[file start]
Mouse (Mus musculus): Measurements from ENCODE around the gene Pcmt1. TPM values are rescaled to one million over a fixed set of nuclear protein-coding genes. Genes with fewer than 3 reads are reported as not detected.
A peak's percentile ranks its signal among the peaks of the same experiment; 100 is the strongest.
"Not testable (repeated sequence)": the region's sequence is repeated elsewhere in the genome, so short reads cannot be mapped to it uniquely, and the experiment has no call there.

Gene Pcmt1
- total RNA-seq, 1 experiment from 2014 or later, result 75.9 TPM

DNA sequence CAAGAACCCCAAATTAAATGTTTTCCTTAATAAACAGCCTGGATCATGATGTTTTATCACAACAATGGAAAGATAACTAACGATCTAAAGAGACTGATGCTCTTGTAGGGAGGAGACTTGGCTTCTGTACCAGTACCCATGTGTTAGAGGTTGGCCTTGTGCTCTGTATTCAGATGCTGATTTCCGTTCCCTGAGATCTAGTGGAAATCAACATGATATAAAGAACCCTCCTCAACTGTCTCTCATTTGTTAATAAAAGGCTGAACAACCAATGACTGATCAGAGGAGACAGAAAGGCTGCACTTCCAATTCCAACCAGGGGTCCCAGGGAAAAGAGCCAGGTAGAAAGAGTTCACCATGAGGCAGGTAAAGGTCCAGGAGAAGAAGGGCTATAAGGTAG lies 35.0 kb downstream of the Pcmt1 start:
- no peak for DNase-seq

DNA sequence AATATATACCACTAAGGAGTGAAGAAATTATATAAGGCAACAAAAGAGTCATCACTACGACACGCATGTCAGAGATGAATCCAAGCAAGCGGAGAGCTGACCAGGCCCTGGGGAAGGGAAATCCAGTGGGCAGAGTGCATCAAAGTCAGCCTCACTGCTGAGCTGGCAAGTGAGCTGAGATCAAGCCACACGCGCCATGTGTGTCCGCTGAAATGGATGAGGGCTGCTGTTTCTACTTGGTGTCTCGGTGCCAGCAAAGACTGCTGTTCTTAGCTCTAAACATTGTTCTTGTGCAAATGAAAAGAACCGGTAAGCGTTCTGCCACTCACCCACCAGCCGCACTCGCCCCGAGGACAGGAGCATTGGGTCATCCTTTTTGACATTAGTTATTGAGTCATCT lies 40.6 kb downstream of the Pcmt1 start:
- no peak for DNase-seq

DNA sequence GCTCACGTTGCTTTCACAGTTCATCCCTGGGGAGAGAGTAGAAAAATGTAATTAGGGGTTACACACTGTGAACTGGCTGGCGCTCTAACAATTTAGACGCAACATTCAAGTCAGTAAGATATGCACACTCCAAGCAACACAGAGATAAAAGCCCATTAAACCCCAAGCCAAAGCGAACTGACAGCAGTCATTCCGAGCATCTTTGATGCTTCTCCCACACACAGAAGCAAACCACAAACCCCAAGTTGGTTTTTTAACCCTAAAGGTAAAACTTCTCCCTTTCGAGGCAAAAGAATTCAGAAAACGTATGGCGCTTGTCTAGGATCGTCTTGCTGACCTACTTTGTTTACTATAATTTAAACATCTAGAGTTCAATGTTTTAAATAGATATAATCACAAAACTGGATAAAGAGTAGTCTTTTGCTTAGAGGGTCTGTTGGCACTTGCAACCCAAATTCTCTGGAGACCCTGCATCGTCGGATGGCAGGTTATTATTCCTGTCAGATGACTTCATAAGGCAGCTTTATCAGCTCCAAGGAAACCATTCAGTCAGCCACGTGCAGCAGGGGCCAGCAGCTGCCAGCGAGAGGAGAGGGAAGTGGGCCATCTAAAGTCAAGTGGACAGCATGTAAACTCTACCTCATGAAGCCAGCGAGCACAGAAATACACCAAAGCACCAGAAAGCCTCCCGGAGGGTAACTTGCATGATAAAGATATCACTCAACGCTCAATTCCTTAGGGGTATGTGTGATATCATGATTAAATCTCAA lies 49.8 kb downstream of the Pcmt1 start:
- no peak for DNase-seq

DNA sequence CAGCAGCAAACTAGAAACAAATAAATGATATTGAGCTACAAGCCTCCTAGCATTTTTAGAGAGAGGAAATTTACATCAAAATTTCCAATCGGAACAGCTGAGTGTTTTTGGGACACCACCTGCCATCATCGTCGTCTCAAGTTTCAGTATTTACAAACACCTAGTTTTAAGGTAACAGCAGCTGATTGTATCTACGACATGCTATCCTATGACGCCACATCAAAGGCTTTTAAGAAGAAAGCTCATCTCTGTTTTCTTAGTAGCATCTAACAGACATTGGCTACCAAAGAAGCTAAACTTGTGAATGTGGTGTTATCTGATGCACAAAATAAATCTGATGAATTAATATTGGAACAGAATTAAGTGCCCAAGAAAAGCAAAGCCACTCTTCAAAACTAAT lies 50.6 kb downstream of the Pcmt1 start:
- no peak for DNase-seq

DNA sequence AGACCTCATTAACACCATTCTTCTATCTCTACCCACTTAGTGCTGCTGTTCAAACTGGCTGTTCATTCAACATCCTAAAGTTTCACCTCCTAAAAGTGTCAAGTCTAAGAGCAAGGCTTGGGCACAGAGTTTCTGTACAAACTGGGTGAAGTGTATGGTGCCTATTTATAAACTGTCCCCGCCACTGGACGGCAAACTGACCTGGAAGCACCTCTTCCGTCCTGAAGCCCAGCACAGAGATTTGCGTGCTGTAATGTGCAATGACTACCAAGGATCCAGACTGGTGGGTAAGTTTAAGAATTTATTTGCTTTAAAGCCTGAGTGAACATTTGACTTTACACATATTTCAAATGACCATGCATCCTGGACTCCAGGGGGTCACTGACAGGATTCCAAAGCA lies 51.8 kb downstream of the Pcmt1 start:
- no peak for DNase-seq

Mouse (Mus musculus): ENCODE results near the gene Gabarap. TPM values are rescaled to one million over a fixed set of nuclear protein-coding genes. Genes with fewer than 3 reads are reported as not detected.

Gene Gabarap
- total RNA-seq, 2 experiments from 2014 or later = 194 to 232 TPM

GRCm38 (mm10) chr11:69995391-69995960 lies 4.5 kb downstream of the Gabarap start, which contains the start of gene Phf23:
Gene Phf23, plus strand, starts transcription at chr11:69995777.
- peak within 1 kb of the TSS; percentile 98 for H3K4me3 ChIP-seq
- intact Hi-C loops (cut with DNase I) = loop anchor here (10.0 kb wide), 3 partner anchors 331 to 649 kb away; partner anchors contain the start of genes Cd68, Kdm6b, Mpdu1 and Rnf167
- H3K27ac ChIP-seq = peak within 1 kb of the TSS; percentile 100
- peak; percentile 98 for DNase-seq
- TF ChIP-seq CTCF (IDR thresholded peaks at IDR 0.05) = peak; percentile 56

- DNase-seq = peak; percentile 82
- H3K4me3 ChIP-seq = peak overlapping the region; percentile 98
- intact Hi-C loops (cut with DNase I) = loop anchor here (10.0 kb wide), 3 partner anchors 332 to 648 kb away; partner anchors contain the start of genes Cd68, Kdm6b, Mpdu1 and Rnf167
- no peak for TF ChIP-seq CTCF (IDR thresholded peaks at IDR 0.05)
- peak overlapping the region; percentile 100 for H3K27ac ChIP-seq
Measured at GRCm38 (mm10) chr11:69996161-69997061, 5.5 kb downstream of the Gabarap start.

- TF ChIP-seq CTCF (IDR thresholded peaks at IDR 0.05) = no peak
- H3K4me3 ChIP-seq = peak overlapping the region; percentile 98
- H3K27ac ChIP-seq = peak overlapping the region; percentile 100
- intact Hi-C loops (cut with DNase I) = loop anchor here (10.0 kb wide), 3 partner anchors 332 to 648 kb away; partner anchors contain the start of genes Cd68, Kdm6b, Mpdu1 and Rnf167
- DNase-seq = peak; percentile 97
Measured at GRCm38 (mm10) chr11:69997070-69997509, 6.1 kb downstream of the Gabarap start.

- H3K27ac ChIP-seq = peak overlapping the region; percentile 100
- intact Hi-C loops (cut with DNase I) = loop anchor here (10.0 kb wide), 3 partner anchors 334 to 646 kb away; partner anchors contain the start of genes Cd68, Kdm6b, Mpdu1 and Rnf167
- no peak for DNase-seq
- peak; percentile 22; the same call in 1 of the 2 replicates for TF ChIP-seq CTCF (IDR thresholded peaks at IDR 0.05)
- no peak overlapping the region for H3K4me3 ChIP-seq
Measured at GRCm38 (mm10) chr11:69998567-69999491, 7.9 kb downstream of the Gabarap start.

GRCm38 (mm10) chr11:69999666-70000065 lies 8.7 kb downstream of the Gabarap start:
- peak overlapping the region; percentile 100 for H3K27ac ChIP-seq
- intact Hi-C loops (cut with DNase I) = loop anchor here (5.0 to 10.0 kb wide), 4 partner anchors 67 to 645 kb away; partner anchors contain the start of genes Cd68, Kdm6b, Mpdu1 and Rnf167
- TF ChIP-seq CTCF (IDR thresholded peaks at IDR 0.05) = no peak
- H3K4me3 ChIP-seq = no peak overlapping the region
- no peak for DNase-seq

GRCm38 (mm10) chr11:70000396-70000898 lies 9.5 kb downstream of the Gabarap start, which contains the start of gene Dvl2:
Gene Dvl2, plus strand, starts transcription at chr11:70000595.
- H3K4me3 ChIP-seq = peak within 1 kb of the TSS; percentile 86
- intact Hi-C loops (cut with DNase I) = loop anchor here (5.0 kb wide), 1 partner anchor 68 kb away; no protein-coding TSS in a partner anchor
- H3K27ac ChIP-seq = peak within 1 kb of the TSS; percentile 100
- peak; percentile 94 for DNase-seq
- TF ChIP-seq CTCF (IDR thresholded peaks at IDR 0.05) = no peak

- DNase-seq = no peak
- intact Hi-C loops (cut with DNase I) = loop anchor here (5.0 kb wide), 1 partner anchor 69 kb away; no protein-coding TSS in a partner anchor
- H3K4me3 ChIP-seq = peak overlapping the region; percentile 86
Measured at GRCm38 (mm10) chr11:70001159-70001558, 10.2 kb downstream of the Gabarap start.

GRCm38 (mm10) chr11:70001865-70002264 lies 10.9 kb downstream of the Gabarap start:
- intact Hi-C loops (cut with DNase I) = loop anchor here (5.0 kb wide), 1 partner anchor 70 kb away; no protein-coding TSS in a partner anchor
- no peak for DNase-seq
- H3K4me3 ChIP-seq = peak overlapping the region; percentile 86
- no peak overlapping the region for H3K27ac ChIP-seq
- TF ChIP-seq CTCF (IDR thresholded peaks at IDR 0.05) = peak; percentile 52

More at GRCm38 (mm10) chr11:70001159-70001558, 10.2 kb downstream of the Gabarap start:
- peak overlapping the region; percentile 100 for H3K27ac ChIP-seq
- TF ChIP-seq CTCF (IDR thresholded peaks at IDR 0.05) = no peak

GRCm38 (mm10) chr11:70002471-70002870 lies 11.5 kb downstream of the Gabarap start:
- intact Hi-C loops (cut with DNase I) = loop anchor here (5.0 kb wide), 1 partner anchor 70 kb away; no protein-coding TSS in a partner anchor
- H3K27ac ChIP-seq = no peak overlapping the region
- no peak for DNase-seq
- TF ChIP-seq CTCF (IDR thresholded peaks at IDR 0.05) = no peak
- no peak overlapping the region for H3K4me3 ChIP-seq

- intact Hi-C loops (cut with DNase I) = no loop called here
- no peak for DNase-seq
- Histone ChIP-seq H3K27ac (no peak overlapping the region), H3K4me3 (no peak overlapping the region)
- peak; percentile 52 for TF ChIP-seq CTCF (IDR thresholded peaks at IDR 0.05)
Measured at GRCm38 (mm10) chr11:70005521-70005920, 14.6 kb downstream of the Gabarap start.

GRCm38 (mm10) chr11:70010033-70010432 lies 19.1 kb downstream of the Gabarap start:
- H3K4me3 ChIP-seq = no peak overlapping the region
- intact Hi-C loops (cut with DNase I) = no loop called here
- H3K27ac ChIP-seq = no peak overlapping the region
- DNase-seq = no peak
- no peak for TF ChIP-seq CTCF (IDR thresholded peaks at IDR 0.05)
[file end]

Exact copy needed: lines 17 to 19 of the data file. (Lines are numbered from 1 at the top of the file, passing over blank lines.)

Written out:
Gene Gabarap
- total RNA-seq, 2 experiments from 2014 or later = 194 to 232 TPM

GRCm38 (mm10) chr11:69995391-69995960 lies 4.5 kb downstream of the Gabarap start, which contains the start of gene Phf23: